A qualitative study of inpatients’ perspectives on what it means to be involved in their own care, and providers’ experiences with encouraging user involvement in care planning and service provision is reported. Twenty semi-structured interviews with inpatients, fourteen log reports from providers and sixteen sets of written minutes from staff meetings constitute the study data. Differences were found between inpatient and provider perspectives. Inpatients reported few opportunities to have meaningful input in the decision-making regarding their care, while providers reported difficulty engaging inpatients into discussions or care planning. Although participants described providers as nice, understanding and supportive, these qualities did not always translate into their feeling seen and heard as unique individuals. When experiencing difficulty in engaging inpatients in existing forms of treatment, providers reported being aware of few options for them to try in increasing user involvement. Such different perspectives will need to be addressed in future efforts to increase service user involvement in inpatient care.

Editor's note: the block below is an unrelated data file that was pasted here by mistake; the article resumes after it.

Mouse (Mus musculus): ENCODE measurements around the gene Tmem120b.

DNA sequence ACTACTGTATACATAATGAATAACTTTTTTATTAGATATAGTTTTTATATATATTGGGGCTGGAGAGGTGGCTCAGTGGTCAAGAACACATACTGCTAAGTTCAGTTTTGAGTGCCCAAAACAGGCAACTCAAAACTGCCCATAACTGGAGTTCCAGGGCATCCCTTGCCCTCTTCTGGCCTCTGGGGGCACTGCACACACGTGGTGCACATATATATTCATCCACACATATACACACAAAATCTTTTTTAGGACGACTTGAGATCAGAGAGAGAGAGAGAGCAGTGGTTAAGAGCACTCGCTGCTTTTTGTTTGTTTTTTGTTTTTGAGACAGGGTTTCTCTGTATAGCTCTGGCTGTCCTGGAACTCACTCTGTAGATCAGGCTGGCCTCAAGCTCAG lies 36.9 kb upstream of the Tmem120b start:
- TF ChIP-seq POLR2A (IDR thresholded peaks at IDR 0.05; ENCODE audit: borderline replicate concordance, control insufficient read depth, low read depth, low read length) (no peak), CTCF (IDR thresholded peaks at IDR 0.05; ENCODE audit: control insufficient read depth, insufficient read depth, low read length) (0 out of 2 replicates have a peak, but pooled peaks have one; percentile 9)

Psychiatric Quarterly – Springer Journals
Published: Jan 13, 2010
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